Instead, we have a huge park just under our windows. In summer we usually ride bikes and play ping-pong there, in winter we do cross-country skiing or skating, there is a skating rink in our park with music and lights. Another favorite family activity is collecting mushrooms. There are no mushrooms in our park, we collect them in the forest near our country house in summer.
I study in a biology class. I go to school six times a week, Sunday is a day off. I, usually, wake up at 7:30 am and go to school by tube. In summer, I also can take a scooter, because it’s faster. First lesson starts at 9 o’clock. Each lesson lasts 45 minutes. We have a break for 20 minutes after each lesson. I, usually, have 6-7 lessons every day and finish school about 3-3:30 p.m., but two days a week I have 8 lessons and stay at school till 5:30 pm. In the biology class Biology and Chemistry are the main subjects. So I have 8 biology lessons and 6 chemistry lessons per week. Tomorrow, during the biology lesson we will be dissecting a small shark and studying its internal organs, and then we will be drawing them. This is a bit scary, but really exciting! I am looking forward to it. After that, my friend Xenia and I are going to paint the shelf for plants in our class. We have already painted the shelf pink, and now we are going to draw flowers on it. I think it will look fabulous.
Besides, we study Geography, English, Computer science, Algebra, Geometry, History, PE and Physics in school. I also have Russian lessons, where we study how to write correctly, and literature, where we study different authors and their writings. At school we mostly read Russian authors: Pushkin, Lermontov, Chekhov, Gogol, but we read English and American authors as well: Shakespeare, Dickens, O. Henry. Now in my class we discuss To Kill a Mockingbird by Nelle Harper Lee and my twin brother studies Lord of the Flies by William Gerald Golding. I prefer to read something more contemporary though, some fantasy or stories about teenagers and school life.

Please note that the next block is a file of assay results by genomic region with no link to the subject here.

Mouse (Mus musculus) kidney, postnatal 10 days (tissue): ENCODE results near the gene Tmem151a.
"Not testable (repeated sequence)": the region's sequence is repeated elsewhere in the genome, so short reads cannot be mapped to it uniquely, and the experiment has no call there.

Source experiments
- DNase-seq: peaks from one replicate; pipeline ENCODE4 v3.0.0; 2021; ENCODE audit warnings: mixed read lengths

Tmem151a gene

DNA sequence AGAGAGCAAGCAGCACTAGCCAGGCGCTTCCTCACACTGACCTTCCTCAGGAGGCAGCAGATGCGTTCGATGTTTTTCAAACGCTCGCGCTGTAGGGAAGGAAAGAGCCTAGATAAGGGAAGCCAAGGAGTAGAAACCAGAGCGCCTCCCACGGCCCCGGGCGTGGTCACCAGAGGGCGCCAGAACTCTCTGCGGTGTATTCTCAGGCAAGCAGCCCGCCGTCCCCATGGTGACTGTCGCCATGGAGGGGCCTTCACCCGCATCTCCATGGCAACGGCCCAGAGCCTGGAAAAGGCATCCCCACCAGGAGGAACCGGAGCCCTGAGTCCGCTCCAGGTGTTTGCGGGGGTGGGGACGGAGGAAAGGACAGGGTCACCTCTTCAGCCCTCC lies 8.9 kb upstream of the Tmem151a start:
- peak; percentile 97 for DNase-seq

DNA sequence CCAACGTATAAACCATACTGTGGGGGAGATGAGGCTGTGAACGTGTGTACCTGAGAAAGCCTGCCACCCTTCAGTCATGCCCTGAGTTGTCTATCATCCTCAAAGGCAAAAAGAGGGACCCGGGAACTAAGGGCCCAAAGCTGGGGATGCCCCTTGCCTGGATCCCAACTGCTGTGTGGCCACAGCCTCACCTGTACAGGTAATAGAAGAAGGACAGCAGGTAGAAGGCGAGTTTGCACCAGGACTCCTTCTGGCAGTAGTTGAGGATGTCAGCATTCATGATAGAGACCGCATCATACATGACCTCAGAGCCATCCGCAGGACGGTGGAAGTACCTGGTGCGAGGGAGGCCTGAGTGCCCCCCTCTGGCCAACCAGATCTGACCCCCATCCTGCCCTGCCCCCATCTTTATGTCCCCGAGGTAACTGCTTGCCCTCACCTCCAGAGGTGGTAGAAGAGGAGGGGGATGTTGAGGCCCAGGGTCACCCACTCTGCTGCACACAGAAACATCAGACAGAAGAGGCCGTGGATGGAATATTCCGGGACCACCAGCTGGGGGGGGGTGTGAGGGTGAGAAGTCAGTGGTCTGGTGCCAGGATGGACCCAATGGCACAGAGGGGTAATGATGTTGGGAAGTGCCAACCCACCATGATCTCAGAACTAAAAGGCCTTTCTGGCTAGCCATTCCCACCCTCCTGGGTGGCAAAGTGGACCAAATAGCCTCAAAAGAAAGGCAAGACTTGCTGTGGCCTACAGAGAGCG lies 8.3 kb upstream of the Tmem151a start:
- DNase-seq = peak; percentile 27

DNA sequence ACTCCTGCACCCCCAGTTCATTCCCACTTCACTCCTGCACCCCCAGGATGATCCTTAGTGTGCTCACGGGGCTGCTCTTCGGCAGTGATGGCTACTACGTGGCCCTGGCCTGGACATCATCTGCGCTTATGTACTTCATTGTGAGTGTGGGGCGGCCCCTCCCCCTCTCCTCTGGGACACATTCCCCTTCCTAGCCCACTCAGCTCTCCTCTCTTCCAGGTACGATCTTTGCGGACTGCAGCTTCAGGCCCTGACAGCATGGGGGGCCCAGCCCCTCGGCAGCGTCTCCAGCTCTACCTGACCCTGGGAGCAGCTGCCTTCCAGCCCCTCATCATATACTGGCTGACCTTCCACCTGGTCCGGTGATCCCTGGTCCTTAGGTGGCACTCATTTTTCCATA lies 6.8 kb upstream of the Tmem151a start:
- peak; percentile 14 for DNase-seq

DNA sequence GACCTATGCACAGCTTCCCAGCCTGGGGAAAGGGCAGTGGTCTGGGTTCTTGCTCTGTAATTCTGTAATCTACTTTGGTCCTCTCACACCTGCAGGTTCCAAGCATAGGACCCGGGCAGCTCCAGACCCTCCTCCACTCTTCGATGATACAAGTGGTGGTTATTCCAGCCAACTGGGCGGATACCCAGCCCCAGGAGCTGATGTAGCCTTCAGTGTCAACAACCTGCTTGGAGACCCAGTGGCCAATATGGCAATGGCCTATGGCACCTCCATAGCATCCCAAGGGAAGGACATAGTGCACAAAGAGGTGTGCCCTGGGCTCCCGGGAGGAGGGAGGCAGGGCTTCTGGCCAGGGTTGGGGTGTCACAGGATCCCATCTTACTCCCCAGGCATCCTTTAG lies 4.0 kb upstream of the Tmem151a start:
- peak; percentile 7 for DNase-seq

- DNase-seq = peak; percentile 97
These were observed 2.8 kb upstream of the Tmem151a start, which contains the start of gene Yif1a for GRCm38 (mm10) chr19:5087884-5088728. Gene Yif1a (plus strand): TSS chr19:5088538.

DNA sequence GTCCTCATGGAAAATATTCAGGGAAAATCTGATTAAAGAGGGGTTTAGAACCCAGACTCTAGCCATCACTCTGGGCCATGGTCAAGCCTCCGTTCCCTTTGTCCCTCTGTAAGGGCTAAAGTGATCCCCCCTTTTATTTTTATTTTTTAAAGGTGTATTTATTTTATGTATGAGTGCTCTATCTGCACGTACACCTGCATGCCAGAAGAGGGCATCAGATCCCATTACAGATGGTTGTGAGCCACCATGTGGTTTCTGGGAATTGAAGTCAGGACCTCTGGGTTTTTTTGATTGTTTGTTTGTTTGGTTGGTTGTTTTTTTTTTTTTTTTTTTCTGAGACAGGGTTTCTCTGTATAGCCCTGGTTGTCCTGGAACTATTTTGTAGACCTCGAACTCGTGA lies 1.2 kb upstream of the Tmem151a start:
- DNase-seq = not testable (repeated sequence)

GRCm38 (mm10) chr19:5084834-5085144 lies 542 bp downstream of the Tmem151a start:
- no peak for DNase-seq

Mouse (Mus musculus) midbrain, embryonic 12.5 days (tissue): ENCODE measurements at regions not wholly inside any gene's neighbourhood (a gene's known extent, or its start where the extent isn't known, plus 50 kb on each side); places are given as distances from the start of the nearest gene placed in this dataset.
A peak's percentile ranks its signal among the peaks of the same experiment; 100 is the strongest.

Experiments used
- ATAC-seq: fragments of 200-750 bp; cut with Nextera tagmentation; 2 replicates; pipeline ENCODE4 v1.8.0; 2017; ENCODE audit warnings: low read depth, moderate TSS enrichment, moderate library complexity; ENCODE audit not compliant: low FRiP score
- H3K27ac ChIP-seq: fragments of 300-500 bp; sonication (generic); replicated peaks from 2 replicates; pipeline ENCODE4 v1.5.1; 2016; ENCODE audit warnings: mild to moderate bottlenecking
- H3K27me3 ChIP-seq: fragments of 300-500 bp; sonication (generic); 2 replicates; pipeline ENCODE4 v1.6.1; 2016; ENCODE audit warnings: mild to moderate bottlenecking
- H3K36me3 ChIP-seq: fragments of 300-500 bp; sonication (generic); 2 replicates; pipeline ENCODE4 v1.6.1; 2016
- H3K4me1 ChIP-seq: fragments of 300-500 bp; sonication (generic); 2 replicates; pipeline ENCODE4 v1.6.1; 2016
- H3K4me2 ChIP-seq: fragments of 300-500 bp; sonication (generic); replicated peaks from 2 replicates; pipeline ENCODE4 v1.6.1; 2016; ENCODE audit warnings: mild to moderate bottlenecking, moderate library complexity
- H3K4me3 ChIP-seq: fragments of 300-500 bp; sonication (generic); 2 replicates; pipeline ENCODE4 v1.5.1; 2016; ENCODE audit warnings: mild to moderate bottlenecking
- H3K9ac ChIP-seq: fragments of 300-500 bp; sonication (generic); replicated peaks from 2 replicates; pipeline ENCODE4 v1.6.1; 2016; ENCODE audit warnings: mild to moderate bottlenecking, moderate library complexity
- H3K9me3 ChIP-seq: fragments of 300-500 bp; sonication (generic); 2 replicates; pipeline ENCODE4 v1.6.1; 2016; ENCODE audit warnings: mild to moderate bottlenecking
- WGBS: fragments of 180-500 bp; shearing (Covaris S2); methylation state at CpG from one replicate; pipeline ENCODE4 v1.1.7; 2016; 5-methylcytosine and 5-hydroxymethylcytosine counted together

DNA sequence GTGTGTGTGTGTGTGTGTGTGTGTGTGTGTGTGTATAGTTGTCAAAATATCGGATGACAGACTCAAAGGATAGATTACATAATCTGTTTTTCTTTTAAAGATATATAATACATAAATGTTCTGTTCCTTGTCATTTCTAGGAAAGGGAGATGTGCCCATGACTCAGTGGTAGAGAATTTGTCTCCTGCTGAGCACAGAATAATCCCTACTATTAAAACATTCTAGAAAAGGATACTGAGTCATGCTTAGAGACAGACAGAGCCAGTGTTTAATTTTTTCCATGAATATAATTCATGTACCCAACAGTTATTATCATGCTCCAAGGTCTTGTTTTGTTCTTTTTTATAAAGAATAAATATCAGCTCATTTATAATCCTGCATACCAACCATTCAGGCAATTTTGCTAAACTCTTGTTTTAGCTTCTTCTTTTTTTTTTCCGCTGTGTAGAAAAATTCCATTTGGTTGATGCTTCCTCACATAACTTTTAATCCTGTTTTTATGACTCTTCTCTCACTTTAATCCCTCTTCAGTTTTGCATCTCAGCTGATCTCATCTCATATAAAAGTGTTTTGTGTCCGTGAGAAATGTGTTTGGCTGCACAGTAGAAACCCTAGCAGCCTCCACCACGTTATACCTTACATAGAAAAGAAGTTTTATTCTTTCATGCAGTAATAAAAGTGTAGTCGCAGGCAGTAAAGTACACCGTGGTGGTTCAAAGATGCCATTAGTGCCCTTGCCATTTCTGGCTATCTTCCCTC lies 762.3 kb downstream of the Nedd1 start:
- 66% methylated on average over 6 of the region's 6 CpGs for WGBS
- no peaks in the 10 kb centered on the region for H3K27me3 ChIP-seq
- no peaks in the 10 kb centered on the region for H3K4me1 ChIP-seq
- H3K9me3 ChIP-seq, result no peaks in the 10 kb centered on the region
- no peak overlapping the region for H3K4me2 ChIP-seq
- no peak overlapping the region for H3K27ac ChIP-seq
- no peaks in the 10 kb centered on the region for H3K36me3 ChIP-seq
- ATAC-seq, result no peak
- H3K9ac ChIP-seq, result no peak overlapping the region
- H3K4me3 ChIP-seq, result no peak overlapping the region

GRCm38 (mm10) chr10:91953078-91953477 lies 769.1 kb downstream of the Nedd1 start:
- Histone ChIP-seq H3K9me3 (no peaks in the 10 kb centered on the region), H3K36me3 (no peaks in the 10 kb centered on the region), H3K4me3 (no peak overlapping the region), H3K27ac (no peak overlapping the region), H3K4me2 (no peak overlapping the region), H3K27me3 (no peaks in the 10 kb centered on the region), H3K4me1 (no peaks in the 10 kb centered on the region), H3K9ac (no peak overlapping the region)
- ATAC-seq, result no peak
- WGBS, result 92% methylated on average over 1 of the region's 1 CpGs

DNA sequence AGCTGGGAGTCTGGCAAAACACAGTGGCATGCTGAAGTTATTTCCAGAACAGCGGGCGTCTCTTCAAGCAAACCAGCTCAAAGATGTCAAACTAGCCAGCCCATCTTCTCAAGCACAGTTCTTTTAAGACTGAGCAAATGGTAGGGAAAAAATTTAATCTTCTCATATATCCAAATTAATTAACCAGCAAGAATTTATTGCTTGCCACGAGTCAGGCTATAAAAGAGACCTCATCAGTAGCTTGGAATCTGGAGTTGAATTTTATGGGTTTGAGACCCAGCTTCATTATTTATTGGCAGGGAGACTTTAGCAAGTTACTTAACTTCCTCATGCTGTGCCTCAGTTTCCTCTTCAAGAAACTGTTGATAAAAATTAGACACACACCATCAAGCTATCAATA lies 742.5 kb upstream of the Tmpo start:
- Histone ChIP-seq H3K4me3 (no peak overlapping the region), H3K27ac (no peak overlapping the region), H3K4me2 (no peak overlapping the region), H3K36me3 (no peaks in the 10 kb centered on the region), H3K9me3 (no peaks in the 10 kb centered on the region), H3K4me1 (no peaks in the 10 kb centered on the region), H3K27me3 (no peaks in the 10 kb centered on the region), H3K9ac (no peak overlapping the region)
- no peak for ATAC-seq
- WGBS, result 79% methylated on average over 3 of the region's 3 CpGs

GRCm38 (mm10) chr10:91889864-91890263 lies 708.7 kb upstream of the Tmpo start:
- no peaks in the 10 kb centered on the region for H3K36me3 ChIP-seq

Sometimes instead of studying in school I go to Zvenigorod Biostation with my biology class for several days. It is not very far from Moscow and I like it there. We study ornithology, hydrobiology and botany (field biology) there. I love nature. ;)
Despite hard studying at school, I have some hobbies as well: I play the guitar, study in the Art school and love to bake. I can cook different dishes like cakes, spaghetti, pizza, salads and others.
I have sent you the recipe of the pancakes I make sometimes. Bliny (in Russian) are quite popular in Russia.
I’m a 12 year old Russian boy and I’m a pupil at No.1317 school.
The main language in our school is Russian. We study maths, geography, English, history, biology, civics, PE and literature.
We start our school day at 8.30am. We usually have six lessons each day. We have a 15 minute break after every lesson. We have to wear a blue school uniform. We also can’t take away our food from the canteen.
We sometimes go on day trips with our teachers. The last trip was to the theatre. We always celebrate on every occasion by making a concert, it’s really interesting.
By the way I also play tennis. I have my tennis lessons from 3 to 5 times a week after school. I often take part in competitions. I have visited a lot of cities such as Ryazan, Minsk, Perm and Kazan. The last competition was in Perm and I took second place and got the cup.
Have a good day,
My name is Misha and I am 12 years old. I live in Moscow, near the main university and I get to
school by metro every day. I am in 7th grade in school.
Beside school I study in some extra classes for things I like. For example, on Mondays and Thursdays I go to my theatrical studio.
There are about 15 students and every year or half a year we are getting ready to present a show. Two years ago we presented «The Government Inspector» by Gogol', a Russian writer, and this year we are doing Chekhov. Every «class» is 2 hours and we rehearse for the show, but it is also a very happy experience because there we are all friends.